I have a bad habit. Now you already know from my willingness to disclose it that it’s not that bad. But, still, ever since I was a young girl, I have not been able to kick the tendency to manicure my cuticles with my mouth. So without sharing any disgusting details, let me just share that last Yom Kippur, as I felt truly inspired to get closer to G-d in a measurable way, I committed myself to stopping. For real this time. And I did. For many weeks, I remembered the sincerity and passion, my joy in serving my Creator in a way that would make Him happy. Forget the obvious benefits of having grown-up looking hands, stopping this habit would mean that I would no longer accidentally cause myself to bleed on Shabbos, something the Torah forbids. It’s not murder or idolatry, I know, but a mitzvah is a mitzvah and I hadn’t been so good with this one.For many weeks after Yom Kippur, I was “good.” Each time I started, I remembered how sure and sincere I was on that sacred day; I had made a holy, heartfelt commitment and I needed to honor it. I don’t have to tell you that it’s gotten harder as the year has gone on. The inspiration that was once so undeniable and energizing sometimes feels like a burden. And it gets harder every week; I’ve even failed a couple of times.
What is it that makes me want to be close to a G-d Who cares about how I treat my fingers? Wouldn’t we both be happier if I was just a good person?
Next Tuesday night we celebrate Shavuos, the holiday commemorating the “marriage” between G-d and the Jewish people. He told us all everything He wants.
Over a million people heard G-d Himself say the first two of the Ten Commandments–I am the Lord your G-d Who brought you out of the land of Egypt, and You shall have no other gods before me. (Moses gave us the other eight when we couldn’t handle the intensity). Never in recorded history has G-d spoken to an entire nation. While we may not remember being there, we are taught that every Jewish soul, indeed all of creation beyond any strictures of space or time, witnessed that revelation. We unequivocally accepted G-d’s proposal, answering na’aseh v’nishma, “we will do and we will hear.”We bought the Torah package unconditionally, sight unseen, no refunds or exchanges. G-d “signed” the deal, too; He promised we would be His Chosen people eternally. The “do” part–our commitment to “doing” all of G-d’s mitzvos–supersedes everything. The “hear” part–our commitment to Torah learning in order to understand what G-d really wants–is also essential to our successful relationship with Him.
If you’re like some people, your father can tell you he heard about this Divine revelation from his father, who heard about it from his father, and so on, all the way back over a hundred generations to a real ancestor who was right there with Moses himself. This unbroken chain should offer ample proof of Torah’s Divine revelation, yet somehow many don’t “believe” it. And if the unbroken chain of generations doesn’t suffice, what about the fact that every Torah scroll everywhere in the world is identical, right down to the last letter? Or the miraculous survival of the Jewish people?Why do we believe that George Washington crossed the Delaware when we didn’t see that either?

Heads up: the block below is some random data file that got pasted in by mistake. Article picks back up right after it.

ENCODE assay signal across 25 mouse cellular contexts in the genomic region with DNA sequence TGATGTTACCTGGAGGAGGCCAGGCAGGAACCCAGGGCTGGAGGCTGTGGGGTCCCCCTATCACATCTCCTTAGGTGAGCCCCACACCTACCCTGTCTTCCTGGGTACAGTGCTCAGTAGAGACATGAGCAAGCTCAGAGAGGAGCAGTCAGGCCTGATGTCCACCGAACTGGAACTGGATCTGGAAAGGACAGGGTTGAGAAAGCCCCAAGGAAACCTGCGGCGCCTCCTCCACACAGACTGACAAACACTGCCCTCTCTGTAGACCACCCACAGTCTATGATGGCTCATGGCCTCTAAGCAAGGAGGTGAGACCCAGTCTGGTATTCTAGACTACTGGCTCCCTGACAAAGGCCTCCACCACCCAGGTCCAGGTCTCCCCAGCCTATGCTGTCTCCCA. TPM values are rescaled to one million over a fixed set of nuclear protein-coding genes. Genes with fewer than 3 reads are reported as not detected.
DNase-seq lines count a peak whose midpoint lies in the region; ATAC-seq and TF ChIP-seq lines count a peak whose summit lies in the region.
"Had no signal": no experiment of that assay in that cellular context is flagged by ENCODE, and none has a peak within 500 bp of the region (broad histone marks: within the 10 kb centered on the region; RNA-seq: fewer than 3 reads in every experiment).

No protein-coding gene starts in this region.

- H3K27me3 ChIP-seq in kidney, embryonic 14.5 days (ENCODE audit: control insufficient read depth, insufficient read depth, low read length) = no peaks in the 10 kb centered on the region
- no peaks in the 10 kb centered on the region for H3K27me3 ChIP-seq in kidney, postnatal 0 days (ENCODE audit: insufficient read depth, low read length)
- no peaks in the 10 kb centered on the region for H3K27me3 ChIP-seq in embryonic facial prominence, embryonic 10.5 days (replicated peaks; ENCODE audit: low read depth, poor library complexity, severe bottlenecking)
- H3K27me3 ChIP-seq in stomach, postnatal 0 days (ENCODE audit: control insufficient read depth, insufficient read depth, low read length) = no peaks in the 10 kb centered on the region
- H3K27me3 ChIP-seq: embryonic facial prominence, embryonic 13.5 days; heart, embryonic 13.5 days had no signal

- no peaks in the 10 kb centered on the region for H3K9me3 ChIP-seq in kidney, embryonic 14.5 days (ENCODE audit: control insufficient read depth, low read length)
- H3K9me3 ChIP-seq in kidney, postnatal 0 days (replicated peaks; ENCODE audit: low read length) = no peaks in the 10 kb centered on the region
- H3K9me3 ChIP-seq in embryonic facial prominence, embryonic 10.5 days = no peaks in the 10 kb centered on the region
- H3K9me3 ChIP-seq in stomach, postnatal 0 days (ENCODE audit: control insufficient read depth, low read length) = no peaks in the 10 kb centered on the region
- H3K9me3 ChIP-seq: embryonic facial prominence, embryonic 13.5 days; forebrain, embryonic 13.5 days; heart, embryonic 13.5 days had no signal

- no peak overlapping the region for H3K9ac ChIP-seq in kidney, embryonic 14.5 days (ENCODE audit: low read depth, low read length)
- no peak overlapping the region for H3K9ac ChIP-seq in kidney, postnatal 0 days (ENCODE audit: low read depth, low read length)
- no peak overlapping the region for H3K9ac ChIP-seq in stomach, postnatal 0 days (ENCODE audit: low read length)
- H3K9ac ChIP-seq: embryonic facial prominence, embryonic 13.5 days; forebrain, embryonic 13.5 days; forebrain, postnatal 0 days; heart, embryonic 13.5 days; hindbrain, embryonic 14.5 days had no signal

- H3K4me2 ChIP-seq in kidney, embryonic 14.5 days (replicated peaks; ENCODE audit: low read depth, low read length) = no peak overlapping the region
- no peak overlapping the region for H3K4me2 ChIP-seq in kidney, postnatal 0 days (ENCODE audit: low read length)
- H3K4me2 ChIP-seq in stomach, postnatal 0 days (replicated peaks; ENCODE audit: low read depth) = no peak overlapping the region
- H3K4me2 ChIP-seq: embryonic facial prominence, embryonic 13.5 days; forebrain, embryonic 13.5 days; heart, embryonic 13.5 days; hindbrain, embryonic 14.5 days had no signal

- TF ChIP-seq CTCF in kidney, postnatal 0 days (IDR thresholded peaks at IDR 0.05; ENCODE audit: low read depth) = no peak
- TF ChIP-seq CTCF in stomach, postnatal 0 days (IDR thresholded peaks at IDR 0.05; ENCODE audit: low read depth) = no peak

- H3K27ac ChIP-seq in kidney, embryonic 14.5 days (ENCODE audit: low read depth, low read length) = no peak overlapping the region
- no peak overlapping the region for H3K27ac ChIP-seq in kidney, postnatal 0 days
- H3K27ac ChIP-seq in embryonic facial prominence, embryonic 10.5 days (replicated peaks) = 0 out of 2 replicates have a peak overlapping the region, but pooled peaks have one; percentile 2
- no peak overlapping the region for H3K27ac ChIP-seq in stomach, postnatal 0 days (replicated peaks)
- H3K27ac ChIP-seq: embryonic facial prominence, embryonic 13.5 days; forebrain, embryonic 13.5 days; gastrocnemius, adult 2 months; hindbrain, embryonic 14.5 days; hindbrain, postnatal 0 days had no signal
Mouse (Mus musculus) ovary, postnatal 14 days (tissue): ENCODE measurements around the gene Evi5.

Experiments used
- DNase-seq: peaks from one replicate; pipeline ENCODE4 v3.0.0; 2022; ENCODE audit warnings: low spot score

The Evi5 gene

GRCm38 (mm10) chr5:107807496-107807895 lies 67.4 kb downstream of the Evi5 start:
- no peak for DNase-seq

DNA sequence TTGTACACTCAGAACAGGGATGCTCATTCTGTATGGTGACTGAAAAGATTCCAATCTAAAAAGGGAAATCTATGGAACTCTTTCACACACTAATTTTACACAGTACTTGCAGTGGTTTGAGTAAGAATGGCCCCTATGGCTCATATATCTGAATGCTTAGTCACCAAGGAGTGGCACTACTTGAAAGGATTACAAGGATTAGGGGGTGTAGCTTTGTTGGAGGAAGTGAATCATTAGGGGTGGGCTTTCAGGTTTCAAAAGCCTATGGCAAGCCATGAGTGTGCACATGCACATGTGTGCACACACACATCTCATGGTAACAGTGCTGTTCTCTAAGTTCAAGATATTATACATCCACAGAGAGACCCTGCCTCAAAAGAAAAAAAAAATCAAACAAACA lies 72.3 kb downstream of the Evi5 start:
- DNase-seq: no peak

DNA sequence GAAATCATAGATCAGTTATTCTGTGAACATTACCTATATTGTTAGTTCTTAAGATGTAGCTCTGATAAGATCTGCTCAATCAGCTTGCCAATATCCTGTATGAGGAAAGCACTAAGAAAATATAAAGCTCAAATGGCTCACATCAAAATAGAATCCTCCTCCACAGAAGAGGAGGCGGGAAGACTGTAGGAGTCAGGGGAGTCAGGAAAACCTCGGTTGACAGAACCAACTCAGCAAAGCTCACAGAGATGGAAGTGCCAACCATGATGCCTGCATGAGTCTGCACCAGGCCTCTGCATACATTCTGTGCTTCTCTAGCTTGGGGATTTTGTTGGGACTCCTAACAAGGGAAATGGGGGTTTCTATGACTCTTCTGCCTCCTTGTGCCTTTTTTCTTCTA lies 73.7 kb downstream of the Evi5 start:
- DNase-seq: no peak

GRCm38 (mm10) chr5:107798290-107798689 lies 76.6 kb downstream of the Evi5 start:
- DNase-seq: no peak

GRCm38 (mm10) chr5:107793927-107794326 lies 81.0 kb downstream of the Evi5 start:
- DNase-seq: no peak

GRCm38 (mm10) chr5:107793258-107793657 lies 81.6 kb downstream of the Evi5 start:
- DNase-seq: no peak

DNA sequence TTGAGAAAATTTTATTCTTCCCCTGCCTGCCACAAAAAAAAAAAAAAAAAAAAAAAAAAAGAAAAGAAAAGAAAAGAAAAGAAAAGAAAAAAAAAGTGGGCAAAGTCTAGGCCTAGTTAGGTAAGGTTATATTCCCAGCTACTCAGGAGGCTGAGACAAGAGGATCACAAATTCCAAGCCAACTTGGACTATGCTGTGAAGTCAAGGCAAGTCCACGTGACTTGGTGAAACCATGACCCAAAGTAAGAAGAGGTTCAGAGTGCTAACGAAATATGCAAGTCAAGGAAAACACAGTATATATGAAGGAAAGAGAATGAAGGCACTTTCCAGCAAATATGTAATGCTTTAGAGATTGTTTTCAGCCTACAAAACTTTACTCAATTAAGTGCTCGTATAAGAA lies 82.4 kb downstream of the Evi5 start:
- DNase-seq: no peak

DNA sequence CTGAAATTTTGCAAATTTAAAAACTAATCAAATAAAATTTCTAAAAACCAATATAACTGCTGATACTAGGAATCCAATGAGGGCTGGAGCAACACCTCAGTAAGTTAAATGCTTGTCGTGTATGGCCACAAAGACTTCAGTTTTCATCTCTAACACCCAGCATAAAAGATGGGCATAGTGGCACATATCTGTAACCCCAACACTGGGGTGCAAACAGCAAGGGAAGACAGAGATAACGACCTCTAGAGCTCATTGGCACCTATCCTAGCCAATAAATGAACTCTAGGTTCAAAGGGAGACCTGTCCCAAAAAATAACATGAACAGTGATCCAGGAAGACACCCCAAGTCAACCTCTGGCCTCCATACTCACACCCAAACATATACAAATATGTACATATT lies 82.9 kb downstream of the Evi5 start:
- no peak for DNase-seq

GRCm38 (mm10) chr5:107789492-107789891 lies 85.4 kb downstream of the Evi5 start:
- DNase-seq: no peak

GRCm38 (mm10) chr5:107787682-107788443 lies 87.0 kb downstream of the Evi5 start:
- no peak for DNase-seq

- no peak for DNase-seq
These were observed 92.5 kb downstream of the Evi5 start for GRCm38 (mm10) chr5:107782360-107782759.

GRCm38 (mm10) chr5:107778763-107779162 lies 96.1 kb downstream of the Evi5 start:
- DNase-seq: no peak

Because George Washington’s activities don’t affect us like the question of Torah’s divinity does.
In today’s world, people might not want to be bothered thinking about what to do with their fingers on Shabbos. But, the real question is, why not?
Although I didn’t see this myself, I understand that most American Jews are descended from impoverished immigrants who came to this country around the turn of the 20th century. Shabbos observance was challenging for these Jews when their jobs (and hungry families) demanded working on Saturdays. This was the beginning of the slow but steady move away from “believing,” of not telling their children everything they heard from their parents and grandparents all the way back to Sinai. With each generation, the booming heavenly voice these souls heard at Sinai became softer and softer; to reconcile eternity with modernity, Torah got a makeover.But G-d’s voice still sounds constantly, maybe even a little louder on Shavuos when our souls are reminded of the eternal promise we all made to G-d.
It’s challenging to listen to His voice when immediate gratification beckons otherwise. I know that well. But when I succeed in putting G-d’s desires ahead of my own, my desires slowly become the same as His. Instead of feeling burdened, I can be exhilarated that He cares so much about every detail of my life.
Marriage is a lot of work, but it’s worth it.